Bill Daly, the NHL's deputy commissioner, said the league will have to "rethink and restructure a proposal" in negotiations with the union because the last offer was based on an 82-game schedule.
If a new collective bargaining agreement was in place and the season started on Dec. 1, teams might play a 64-game schedule. In that scenario, teams could play division rivals six times (24 games) and their other conference foes four times (40 games).
In an e-mail to The Inquirer late Thursday night, Daly said the league had "no specific goals" as to how many games would be played. "Our general goal is to reach an agreement as soon as possible and to preserve as much of the regular season as possible," he said.
Asked if hiring a mediator was the next step, Daly said, "Perhaps. We will see."
The sides are at odds over dividing hockey-related revenue. The league has offered a 50/50 split. The players are agreeable to that divide provided they are guaranteed their full salaries without escrow being involved. The owners claim the players' offer was "misrepresented" and will actually give the union 56 to 57 percent of revenues, which reached $3.3 billion last season.
Donald Fehr, executive director of the players union, said the cancellation of more games "comes as no surprise." He said the owners last week "gave us what amounts to a 'take-it-or-leave-it' proposal." Fehr criticized the NHL for not going back to the bargaining table after it dismissed the NHL Players' Association's counteroffers in 10 minutes.
"Since then, we have repeatedly advised the owners that the players are prepared to sit down and negotiate on any day with no preconditions. The owners refused," Fehr said, adding that the "message from the owners seems to be: 'If you don't give us exactly what we want, there is no point in talking.' "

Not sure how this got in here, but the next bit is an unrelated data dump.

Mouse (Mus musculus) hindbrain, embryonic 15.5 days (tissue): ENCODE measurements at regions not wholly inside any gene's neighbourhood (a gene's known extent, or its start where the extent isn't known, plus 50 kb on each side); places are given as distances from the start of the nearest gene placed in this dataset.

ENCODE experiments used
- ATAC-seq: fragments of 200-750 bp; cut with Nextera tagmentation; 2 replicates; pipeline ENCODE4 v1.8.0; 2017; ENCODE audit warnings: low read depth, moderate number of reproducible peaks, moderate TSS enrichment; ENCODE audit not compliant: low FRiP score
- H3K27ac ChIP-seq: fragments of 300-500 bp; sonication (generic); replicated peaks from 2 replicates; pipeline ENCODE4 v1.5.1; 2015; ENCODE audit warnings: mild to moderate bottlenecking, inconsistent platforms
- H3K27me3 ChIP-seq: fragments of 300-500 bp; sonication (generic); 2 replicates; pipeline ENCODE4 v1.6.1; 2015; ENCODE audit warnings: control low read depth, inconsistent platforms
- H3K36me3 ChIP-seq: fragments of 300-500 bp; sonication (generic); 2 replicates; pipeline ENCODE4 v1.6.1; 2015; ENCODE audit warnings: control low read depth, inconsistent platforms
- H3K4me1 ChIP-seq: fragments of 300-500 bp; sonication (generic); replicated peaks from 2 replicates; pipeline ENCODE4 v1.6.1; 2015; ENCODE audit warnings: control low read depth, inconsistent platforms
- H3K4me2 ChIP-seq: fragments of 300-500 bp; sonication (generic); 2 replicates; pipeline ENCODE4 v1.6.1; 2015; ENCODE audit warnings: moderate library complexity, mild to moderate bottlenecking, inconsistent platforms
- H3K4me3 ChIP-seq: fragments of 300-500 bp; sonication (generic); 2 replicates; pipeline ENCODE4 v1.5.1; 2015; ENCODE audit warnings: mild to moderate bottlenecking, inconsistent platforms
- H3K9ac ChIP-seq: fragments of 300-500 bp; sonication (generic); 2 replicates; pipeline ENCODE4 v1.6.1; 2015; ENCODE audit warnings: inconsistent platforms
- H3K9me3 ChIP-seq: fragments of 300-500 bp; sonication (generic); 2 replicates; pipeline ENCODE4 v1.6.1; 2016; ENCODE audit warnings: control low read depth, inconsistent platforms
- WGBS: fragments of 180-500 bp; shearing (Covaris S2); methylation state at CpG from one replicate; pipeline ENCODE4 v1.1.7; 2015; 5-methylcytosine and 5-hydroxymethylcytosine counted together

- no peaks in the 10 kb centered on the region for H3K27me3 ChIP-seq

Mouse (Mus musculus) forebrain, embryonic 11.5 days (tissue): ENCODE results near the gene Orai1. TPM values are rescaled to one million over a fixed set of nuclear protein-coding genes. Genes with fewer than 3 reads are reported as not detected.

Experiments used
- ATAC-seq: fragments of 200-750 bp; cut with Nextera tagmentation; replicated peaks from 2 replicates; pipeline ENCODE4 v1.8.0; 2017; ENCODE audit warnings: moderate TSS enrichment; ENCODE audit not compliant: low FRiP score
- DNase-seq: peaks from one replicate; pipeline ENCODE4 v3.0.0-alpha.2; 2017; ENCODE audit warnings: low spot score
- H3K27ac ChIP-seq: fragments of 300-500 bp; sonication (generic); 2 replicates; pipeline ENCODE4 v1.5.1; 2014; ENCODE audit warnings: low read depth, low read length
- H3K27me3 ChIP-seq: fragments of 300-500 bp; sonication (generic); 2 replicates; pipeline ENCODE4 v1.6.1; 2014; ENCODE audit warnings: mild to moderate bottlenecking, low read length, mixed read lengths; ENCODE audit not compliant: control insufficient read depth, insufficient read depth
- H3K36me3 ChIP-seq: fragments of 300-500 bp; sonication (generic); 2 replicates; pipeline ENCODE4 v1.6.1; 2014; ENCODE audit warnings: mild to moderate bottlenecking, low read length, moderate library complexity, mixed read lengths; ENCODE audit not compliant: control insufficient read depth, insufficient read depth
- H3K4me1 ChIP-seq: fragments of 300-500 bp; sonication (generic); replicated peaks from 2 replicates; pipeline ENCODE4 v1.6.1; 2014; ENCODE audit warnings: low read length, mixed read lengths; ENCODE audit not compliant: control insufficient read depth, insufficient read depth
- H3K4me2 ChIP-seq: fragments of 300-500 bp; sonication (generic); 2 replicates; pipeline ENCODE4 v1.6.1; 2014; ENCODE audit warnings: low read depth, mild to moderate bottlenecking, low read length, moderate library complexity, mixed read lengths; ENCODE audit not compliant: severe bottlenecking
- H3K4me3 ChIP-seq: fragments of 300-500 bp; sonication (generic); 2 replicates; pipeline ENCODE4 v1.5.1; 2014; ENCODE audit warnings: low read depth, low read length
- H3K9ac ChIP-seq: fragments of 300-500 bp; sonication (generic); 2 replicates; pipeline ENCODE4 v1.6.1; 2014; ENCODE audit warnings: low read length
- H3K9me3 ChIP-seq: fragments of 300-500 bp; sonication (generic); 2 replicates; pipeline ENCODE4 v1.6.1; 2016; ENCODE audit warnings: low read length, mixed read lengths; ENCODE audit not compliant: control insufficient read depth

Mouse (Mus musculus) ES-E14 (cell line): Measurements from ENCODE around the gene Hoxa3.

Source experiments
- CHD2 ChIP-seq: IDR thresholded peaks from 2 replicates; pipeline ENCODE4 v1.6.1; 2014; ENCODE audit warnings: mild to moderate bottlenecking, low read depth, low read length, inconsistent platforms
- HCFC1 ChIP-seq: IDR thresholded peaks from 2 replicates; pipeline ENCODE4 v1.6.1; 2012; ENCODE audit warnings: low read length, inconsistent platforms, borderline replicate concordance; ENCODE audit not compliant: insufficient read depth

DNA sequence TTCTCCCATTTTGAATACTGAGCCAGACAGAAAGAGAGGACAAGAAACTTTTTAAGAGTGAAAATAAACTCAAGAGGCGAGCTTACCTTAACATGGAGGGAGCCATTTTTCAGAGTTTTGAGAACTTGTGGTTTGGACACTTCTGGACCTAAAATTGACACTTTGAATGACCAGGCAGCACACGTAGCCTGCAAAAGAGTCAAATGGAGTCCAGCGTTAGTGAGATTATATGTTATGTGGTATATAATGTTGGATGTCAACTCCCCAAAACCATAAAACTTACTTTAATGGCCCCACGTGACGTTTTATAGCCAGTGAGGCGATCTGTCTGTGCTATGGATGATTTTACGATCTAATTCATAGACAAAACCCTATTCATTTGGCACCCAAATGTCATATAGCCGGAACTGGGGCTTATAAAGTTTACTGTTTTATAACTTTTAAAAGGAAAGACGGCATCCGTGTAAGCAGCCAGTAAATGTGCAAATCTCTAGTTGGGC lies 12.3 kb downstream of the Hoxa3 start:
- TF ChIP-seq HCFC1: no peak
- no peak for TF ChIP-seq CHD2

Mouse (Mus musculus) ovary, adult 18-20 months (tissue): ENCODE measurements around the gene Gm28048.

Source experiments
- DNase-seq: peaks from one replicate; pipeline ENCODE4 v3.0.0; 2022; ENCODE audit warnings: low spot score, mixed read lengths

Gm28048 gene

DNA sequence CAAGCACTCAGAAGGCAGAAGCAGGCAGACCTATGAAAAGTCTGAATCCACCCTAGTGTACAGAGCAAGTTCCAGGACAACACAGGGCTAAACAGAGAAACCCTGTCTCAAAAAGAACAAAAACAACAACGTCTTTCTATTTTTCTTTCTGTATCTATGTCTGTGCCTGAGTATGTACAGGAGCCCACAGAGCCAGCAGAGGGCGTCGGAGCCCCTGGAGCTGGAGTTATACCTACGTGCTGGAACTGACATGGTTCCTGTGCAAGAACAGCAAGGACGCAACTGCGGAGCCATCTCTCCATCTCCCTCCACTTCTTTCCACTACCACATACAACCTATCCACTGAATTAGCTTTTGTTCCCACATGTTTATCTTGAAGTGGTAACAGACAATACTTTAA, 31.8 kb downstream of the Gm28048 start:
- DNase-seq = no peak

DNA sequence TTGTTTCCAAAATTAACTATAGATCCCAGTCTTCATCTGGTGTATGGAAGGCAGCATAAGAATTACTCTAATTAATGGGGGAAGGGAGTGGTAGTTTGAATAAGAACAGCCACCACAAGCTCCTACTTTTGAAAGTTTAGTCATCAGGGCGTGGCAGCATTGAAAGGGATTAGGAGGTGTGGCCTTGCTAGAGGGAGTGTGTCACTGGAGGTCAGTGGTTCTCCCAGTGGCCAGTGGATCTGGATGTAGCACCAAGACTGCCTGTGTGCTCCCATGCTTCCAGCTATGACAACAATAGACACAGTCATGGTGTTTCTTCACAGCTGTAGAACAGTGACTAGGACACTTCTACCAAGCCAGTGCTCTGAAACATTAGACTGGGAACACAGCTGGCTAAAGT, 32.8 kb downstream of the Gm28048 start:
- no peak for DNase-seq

In a statement released Friday, Daly said the NHL had made a proposal that offered the NHLPA "a fair division of revenues and was responsive to the player concerns regarding the value of their contracts."
The league still hopes to play the Jan. 1 Winter Classic between Detroit and Toronto at Michigan Stadium. Commissioner Gary Bettman last month said a CBA needed to be in place by mid-November to save the event.
The agreement between the NHL and the University of Michigan says the Winter Classic can be canceled up until Jan. 1, the day of the game, if there is a work stoppage. The league would have to pay the university $100,000 of the $3 million stadium rental fee if that happened.
The last time Bettman and the owners locked out the players was in 2004-05, when the entire season was lost.
Now the league has even more leverage because NBC, a subsidiary of Comcast, will pay the NHL $180 million this season even if no games are played. The trade-off is that if no games are played, the NHL would not charge NBC for a year that is added to the back end of the 10-year contract.
Contact Sam Carchidi at firstname.lastname@example.org. Follow on Twitter @BroadStBull.